As they talk you get the idea that they needed some psychological space from the constrictions of a themed show and they became enamored with the wood painting process more than the exact outcome. It’s clear that the new approach has been gratifying.
Patrick McNeil: This isn’t really an exhibition about message, it’s more about process. Not to say that it is devoid of any message. It’s just been more about building than about going out and trying to make a statement with the visual.
Patrick Miller: Yeah I think that’s more what we talked about a little before – about how it was about getting loose and have fun making images again and not feeling like it was one big overarching theme that was going to drive the whole body of work. Given that we were really interested in exploring the medium, I think the message is kind of coming through in the process.
Patrick McNeil: Yeah I think our last two shows were so theme related that I was like, “Let’s not think about the space as much.’ It’s more like, let’s just make a body of work and when it’s show time let’s collect it all and see what hangs right and looks good in the show and go about it that way. We wanted to be more organic in the process instead of so structural.
Patrick Miller: Some of our recent previous shows were “a series of” paintings that either ran together or lived together in some way –although these actually do too in a way.
Brooklyn Street Art:Well each piece contains your DNA so they kind of have to reflect your story.
Patrick Miller: Right, they all start as a bigger piece, and then those get broken apart and built back into other pieces. I feel like when you look at them all and they are all spread out you can really see; “Oh, that’s a part of that, and this is a part of that”. So in that way I feel like it is a “Faile” kind of thing.
In the middle of the studio a large wooden canvas painted blue with a black lined pulp inspired tryst is lifted by three studio assistants to rest on blocks against the wall so that it’s bottom can be painted. Later this thick wooden canvas will be sawed into cubes, but for now it is a complete 4’ x 6’ duotone.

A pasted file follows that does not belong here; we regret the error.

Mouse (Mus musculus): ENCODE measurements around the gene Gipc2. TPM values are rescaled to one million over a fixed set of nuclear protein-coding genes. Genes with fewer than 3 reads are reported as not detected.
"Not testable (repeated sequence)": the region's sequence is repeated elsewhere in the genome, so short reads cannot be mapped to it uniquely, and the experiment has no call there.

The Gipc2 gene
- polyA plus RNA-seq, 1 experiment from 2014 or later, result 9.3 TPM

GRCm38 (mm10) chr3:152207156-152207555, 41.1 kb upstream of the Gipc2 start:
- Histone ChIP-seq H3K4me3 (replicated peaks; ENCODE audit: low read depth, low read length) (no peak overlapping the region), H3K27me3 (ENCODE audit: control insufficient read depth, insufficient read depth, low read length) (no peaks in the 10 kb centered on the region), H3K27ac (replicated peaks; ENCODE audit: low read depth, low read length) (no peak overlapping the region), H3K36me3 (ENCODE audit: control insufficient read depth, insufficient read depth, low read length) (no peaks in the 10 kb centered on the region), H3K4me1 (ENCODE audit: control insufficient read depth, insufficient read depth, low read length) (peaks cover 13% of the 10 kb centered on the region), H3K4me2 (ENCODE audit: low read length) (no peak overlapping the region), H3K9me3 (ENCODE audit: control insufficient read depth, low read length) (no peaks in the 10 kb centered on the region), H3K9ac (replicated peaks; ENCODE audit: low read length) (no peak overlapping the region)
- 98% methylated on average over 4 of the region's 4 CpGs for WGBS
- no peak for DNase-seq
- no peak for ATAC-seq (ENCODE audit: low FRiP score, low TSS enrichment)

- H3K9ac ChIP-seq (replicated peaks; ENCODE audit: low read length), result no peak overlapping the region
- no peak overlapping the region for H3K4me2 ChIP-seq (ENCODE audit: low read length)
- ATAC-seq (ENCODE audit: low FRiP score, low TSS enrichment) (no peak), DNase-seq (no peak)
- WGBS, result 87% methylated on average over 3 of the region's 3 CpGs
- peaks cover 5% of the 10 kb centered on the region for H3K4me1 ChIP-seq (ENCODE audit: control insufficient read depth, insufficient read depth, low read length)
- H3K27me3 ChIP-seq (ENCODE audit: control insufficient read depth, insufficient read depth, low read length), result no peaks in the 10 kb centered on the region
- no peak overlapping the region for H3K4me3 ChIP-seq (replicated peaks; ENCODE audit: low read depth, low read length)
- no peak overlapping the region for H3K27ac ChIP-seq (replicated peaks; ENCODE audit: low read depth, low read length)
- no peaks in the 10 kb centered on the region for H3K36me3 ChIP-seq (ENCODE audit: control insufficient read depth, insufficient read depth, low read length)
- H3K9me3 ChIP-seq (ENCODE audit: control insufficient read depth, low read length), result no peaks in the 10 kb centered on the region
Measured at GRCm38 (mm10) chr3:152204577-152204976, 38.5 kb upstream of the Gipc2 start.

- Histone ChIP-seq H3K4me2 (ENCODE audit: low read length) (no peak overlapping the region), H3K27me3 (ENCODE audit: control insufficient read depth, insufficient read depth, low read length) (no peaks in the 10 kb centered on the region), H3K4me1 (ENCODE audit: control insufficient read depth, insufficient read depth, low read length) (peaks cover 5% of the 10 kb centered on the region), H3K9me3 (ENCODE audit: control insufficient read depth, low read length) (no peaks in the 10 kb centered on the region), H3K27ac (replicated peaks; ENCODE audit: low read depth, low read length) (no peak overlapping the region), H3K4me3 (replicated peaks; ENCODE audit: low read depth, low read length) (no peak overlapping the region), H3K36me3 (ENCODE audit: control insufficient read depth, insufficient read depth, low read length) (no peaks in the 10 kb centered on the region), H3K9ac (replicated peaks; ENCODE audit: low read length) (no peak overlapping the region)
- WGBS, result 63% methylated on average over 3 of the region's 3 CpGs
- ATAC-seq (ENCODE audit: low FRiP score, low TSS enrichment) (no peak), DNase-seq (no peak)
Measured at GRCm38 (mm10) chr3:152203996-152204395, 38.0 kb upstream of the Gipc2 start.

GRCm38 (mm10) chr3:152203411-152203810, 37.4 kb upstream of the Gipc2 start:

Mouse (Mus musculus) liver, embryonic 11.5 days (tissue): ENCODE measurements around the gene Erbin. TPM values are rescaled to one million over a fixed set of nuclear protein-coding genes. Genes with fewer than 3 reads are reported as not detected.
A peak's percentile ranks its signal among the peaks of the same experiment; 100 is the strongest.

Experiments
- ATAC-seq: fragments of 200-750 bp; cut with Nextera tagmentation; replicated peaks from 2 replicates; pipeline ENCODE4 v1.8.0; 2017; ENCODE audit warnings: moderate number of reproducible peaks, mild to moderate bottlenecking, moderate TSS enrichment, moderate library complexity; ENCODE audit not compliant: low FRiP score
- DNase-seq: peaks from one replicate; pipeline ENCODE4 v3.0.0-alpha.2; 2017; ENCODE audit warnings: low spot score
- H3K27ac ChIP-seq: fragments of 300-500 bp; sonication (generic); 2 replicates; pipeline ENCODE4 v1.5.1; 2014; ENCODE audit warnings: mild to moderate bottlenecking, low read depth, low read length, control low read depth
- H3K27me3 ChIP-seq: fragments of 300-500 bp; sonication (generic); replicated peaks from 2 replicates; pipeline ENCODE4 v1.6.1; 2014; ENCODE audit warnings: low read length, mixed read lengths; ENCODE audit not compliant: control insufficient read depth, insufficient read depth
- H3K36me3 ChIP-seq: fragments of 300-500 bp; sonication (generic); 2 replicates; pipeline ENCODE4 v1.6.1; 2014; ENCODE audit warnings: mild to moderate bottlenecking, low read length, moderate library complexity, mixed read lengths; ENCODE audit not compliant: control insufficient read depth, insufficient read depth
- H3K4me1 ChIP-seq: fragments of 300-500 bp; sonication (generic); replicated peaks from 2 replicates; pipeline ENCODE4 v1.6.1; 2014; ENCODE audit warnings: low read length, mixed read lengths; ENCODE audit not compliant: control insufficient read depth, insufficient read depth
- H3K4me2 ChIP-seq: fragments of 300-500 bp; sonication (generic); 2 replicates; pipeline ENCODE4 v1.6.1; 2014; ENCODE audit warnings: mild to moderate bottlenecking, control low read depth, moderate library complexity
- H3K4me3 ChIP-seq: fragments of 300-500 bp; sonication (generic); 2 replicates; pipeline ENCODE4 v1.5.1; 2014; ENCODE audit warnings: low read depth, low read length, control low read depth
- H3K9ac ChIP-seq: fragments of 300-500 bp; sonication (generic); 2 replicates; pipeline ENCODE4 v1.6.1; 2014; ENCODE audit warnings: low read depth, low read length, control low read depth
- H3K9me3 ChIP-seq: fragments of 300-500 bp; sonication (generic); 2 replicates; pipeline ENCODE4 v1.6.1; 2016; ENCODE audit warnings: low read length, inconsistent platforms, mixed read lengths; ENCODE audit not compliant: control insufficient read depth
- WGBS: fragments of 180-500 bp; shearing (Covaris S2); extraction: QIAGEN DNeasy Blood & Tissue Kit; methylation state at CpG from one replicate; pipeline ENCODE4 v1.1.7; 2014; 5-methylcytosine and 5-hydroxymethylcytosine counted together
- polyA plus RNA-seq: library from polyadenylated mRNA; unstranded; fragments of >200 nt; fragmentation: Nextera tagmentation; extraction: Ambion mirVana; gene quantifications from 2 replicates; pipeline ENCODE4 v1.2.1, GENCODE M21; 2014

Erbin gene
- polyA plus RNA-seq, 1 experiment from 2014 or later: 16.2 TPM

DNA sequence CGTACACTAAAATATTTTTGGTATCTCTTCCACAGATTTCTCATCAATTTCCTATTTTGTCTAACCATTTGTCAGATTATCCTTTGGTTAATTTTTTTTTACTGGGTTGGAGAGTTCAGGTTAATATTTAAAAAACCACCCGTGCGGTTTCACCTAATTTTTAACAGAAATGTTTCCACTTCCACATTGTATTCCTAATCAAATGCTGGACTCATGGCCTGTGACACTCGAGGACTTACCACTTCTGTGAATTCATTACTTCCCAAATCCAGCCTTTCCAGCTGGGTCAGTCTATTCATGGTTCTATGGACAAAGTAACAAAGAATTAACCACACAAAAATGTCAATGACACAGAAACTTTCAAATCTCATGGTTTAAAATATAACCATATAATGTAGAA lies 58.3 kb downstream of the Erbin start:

The process of creating can encompass many pieces developing at once. A smaller or midsize piece that grows beyond its’ original boundaries is re-located into a larger frame where it has more freedom to grow.
“We don’t want to see any go out without enough lovin’, ya know”
Often a piece will get re-worked multiple times to finally strike the balance that it needs – a intuitive sense that both Patricks have and trust in the other. Studio assistants have also learned the language of Faile and can tell when something probably needs reworking.
Patrick McNeil: There’s a lot of made up words; Shimmer-sham, Jimmer-jam….
Brooklyn Street Art:Shimmer-sham? Jimmer-jam?
Patrick McNeil: Yeah you’ll be like, “That needs a little shimmer-sham right there and some down there.”
Brooklyn Street Art:And does shimmer-sham mean the same thing, have the same definition for everybody?
Patrick McNeil: Yeah, pretty much. Patrick Miller: Pretty much.
Ask the studio assistants, and they’ll tell you the same; In a close-knit group that works long hours together making art, it’s not unusual to develop a vocabulary and shorthand that speaks to the art and the process.
Brooklyn Street Art (to studio assistant Sarah): If one of the Patricks said, ‘we need more Jimjam over here’… Sarah: Jimmer-Jam (laughter) Brooklyn Street Art:What would that mean? Sarah: Um, it really depends on the context I would say. Patrick McNeil: And the gesturing involved. Sarah: And the gesturing, yeah Brooklyn Street Art:So if the gesturing is very insistent, then it might mean… Sarah: It usually is in reference to something that’s already happening. If it needs more of something or less of something. Also Zibber-zabs. Brooklyn Street Art:Zibber-zabs? Which is analogous to Patrick Miller: Which is very different! You could have a problem..